The Empire Ears Wraith is the company’s flagship EP Series quad-electrostatic 11-driver universal monitor featuring their proprietary EIVEC technology. It is priced at $3499.
Disclaimer: The Empire Ears Wraith was sent to us in exchange for our honest opinion in this review. Many thanks to Empire Ears for giving us this opportunity.
You can read about previous Empire Ears products reviewed on Headfonics here.
Note, this review follows our new scoring guidelines for 2020 which you can read up on here.
Empire Ears Wraith
If you are after a very natural vocal centric sound with some excellent analog overtones that work a charm with rock standards then the Wraith with that excellent Effect Audio Cleopatra stock cable excels.
With the launch of increasingly complex universe hybrid electrostatic monitors this year, we thought the timing was right to publish our review of the Wraith. Particularly so when we have a few quad-electrostatic monitors out there now we can compare with. Monitors such as the WAVAYA Octa and the AAW Halcyon which we have covered already.
To date, the Wraith remains the TOTL or flagship monitor of Empire Ears EP series at $3499. This is also the product series home to their excellent Phantom. Currently, Empire Ears does not offer the Wraith in a custom format due to the internal configuration requirements so this is a traditional universal IEM review for us.
The Wraith driver count is 11 with not 1 or 2 but 4 Sonion electrostatic drivers and the other seven comprising of BA drivers. This is a gen 1 Sonion transformer, unlike the Halcyon gen 2 version. There are no dynamic drivers inside the Wraith so it is not a ‘triple blend’ like the Valkyrie which was launched at the same time.
The exact configuration is 2 BA for the lows, 3 for the mids, 2 for the highs, and the quad e-stats for the super highs.
As with the Valkyrie, the Wraith uses the EIVEC electrical component system to maximize the electrostatic driver’s performance by allowing each driver to control a specific frequency response range. This is in addition to a more advanced 5-way synX Crossover Network as opposed to the 4-way inside the Valkyrie.
The Wraith uses Empire Ear’s A.R.C tech which I first encountered when reviewing the Phantom last year. A.R.C is short for Anti-Resonance Compound and is a special type of damping coating used on the inside of the Wraith’s shell. It is applied to virtually every component used such as the drivers, tubes, and crossover boards.
Empire Ears claims that this coating adds a critical level of mass or solidity to the internal components. This, combined with ferrofluid damping inside the driver, creates a very resonate-free and phase-correct listening experience with the Wraith.
EIVEC stands for Empire Intelligent Variable Electrostatic Control and it is designed in work in tandem with their 5-way synX crossover network inside the Wraith.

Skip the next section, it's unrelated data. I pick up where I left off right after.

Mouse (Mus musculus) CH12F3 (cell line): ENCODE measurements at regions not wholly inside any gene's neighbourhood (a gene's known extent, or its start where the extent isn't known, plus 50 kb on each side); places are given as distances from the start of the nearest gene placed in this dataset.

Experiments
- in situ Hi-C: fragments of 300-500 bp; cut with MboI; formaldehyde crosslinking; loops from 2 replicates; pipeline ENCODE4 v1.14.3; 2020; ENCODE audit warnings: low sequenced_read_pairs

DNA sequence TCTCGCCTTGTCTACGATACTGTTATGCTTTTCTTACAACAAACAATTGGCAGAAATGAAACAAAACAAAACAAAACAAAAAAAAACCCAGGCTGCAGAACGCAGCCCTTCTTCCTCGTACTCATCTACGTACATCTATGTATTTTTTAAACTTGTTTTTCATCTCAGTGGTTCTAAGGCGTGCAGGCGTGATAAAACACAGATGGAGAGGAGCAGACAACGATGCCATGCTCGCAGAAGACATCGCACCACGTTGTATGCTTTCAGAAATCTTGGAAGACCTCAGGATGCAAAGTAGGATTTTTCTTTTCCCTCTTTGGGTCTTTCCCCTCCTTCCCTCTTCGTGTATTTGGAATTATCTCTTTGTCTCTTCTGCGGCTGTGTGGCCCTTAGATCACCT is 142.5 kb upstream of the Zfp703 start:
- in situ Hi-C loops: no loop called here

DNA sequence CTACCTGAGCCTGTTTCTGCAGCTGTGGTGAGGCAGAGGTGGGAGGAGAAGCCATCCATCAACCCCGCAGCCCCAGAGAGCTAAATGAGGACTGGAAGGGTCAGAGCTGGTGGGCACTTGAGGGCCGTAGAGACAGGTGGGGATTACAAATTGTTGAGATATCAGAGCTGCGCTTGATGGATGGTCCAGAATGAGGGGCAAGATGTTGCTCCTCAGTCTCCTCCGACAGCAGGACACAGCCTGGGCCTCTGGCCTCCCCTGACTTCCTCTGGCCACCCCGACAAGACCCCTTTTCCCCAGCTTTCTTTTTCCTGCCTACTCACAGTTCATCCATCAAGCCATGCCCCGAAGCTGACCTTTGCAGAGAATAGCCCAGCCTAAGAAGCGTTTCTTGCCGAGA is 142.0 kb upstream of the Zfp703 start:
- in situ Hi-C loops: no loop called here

You can consider it as a measure of additional control on the EST drivers through electronics components and how it works in tandem with the other drivers. Its main job is to ensure that the EST driver works optimally across a potentially vast 4kHz-100kHz range without upsetting the harmonic balance with the BA driver configuration underpinning it.
The Wraith lives pretty much an ohmic resistance and reactance free lifestyle with an intriguingly low 4Ω and a fairly sensitive 117dB SPL. It will not take much to drive these and background hiss could be, (and is), a factor when pairing the Wraith.
To be honest, this type of rating is quite unique for an electrostatic hybrid monitor. I am always seeing 100dB to about 110-112dB SPL and I am told that is due to the difficulty in energizing those Gen 1 electrostatic transformers.
Before you say lack of a dynamic driver, let me point you to the similar BA/e-stat combo, the Wavaya Octa which is 100dB SPL and it also has a quad-electrostatic array and no dynamic driver.
This is an acrylic hollow body universal design that is deep but reasonably narrow. It has a slightly conservative custom universal design so not as contoured as the Trinity from Jomo Audio but still very comfortable in the ear.
The overall design tone is dark and subtle rather than the bright pop of the Valkyrie custom design. The shell is opaque onyx and possibly a smoked nozzle but that may be simply a trick of the light making it look slightly lighter under studio conditions.
The faceplate I believe is called Amethyst Haze which is not a design plate option for their custom monitor products so fairly unique. It does have a nice shimmer to it under certain lighting conditions but otherwise, the design is nuanced and subtle rather than garish or vivid.
This is a killer cable and worth $699 in its own right. This is the Effect Audio Cleopatra and we covered this cable extensively in 2019.
The Cleopatra is a 26AWG silver wire cable but of a different grade to some of their other silver cables. The Cleopatra is also a Litz build with a 7-core multi-strand geometry. The strands are individually enameled in a woven Litz technique much like their excellent Leonidas II.
The grade of UP-OCC Pure Silver being used is much higher and more complex than that used in the Premium Series Thor II. So much so, Effect Audio has introduced woven Kevlar materials into their geometry build to keep this grade of silver stabilized and working optimally.
Sonically, this will flesh out the lows a bit better and generally bring an excellent level of refinement and smoothness right up into the treble. All this while offering next to no physical noise and what seems to be a lighter stainless-steel splitter so it is even lighter than when I reviewed it.
The Wraith is a 2-pin connector as with all EE builds so the Cleopatra is also 2-pin 0.78mm but you can choose from a 3.5mm or 2.5mm TRRS at the checkout depending on your preferences.
Comfort & Isolation